Following the 1857 Sepoy Mutiny, there arose a brand of liberal political leaders in India who sought a greater role for Indians in running the country’s affairs while pledging allegiance to British rule. In the Bombay Presidency, the prominent leaders who adopted constitutional methods as a means of achieving political reform included Sir Pherozeshah Mehta, Dadabhai Naoroji, and Justice MG Ranade.
It was in this very line of thought that Bombay gave the nation another notable leader at the turn of the century – the liberal giant Gopal Krishna Gokhale (1866-1915). A protégé of Ranade and influenced by the British philosopher-parliamentarian Edmund Burke, Gokhale worked towards realising constitutional ideals in India for three decades and abjured the use of reactionary or revolutionary ways.
Gokhale hailed from the Ratnagiri district in present-day Maharashtra and studied at the Elphinstone College in Mumbai before joining as a professor at the Fergusson College in Pune, where he taught political economy and history.
Gokhale first arrived on the national scene after cross-examining British colonial expenditure at the Welby Commission of 1897 in England. Gokhale’s work earned him praise in India as he laid bare British military financing policies that heavily burdened Indian taxpayers much to the chagrin of then Viceroy Lord Curzon — regarded among the most vituperative of racists to occupy that post.
In 1899, Gokhale joined the Indian National Congress, emerging as one of the main leaders of its ‘moderate’ wing, and gave up teaching three years later to work as a lawmaker for the remainder of his life.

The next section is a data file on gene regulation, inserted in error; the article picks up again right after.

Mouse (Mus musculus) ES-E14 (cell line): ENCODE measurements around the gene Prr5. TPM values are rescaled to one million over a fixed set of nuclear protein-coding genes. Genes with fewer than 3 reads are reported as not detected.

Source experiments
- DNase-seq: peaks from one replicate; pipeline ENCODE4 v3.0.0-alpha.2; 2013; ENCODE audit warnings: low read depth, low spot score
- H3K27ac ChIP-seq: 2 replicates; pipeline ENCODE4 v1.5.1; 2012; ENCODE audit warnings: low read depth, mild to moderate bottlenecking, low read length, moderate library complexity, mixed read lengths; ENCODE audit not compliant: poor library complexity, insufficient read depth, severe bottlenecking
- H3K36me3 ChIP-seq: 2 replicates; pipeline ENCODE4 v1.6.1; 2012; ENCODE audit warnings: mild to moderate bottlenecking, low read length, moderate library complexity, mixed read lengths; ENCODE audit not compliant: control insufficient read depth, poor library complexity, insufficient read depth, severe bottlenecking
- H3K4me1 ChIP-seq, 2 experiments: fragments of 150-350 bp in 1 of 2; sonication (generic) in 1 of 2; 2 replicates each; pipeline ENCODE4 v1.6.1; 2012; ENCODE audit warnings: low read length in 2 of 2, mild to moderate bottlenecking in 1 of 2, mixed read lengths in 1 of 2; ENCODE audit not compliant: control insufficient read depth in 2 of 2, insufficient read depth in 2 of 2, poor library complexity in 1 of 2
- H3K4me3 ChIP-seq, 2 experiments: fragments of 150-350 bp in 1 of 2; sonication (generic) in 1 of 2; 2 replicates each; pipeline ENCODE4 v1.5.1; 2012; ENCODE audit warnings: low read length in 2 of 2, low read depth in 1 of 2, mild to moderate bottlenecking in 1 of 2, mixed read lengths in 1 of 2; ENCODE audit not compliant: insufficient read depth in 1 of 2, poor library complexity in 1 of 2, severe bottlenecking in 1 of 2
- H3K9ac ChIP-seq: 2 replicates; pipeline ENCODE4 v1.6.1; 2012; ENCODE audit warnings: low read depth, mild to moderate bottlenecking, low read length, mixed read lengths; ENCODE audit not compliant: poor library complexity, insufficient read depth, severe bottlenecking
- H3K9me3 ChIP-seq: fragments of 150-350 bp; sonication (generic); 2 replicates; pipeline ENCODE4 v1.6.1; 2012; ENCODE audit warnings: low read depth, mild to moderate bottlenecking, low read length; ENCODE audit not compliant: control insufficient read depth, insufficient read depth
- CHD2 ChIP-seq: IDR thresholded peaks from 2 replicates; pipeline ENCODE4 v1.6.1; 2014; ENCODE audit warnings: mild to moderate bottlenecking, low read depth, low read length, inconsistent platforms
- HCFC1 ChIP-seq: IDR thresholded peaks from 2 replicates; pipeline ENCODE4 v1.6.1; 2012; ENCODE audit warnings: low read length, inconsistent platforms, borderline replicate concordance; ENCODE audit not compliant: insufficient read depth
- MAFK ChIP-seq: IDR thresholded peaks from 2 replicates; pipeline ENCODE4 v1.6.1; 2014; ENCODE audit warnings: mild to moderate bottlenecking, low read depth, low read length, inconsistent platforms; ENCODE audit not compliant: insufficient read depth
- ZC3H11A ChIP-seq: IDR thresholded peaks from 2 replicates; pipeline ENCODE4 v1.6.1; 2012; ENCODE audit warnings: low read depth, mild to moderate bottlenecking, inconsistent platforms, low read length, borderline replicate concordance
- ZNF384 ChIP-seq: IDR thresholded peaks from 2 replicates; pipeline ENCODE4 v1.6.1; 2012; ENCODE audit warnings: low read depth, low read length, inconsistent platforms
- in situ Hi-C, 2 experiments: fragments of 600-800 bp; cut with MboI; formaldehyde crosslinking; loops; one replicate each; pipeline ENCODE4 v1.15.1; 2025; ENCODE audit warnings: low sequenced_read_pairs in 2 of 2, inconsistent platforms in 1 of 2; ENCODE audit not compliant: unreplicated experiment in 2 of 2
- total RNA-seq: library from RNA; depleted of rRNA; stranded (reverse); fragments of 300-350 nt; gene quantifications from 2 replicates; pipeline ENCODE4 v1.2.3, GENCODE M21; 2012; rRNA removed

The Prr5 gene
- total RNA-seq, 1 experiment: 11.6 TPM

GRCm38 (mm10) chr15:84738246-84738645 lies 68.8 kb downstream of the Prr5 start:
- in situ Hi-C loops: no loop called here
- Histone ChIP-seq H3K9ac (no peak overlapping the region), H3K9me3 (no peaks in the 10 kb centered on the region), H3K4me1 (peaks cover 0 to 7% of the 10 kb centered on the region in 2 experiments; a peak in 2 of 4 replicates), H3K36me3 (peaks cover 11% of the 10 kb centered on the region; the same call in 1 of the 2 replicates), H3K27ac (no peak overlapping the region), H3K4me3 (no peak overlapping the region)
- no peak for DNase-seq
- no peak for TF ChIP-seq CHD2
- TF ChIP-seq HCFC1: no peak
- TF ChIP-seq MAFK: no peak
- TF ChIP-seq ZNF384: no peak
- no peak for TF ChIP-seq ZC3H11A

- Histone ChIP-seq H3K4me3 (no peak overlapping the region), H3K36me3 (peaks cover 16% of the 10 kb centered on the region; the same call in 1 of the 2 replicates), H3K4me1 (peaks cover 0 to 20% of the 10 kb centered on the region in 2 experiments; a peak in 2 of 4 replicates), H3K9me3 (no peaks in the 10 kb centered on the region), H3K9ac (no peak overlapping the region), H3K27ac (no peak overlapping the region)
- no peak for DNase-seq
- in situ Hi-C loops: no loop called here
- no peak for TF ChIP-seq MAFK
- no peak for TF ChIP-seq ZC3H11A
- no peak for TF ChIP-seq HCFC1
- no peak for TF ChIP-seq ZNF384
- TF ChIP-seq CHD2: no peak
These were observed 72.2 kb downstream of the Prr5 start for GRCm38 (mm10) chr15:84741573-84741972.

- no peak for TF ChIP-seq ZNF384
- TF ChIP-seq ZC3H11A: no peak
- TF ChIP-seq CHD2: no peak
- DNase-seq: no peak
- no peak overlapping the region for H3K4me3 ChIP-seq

Positions in colonial legislatures
Gokhale is best remembered for his extensive work in colonial legislatures. Between 1899 and 1902, he was a member of the Bombay Legislative Council followed by a stint at the Imperial Legislative Council from 1902 till his death.
At Bombay, Gokhale opposed the British government’s onerous land revenue policies, advocated free and compulsory primary education, and asked for the creation of equal opportunities to fight against untouchability.
At the Imperial legislature, Gokhale played a key role in framing the Morley-Minto reforms of 1909 and advocated for the expansion of legislative councils at both the Centre and the provinces. A critic of British imperial bureaucracy, Gokhale favoured decentralisation and the promotion of panchayat and taluka bodies.
He also spoke for the Indian diaspora living in other parts of the British Empire and opposed tooth and nail the indentured labour system, raising their problems in the Imperial legislature as well as at Congress sessions.
Work in the Congress
Gokhale became Congress president at its Banaras session in 1905, where he said, “The minds of the people have been familiarised with the idea of a united India working for her salvation; a national public opinion has been created; close bonds of sympathy now knit together the different Provinces; caste and creed separations hamper less and less the pursuit of common aim; the dignity of a consciousness of national existence has spread over the whole land.”
This was also the time when bitter differences had arisen between his group of ‘Moderates’ and the ‘Extremists’ led by Lala Lajpat Rai and Bal Gangadhar Tilak among others. Matters came to a head when the two factions split at the Surat session of 1907.
Historians note that despite ideological differences, Gokhale maintained cordial relations with his opponents. In 1907, he fervently campaigned for the release of Lala Lajpat Rai, who was imprisoned that year by the British at Mandalay in present-day Myanmar.
After Mahatma Gandhi’s return to India, he joined Gokhale’s group before going on to lead the independence movement. Gandhi regarded Gokhale as his political mentor, and wrote a book in Gujarati dedicated to the leader titled ‘Dharmatma Gokhale’.
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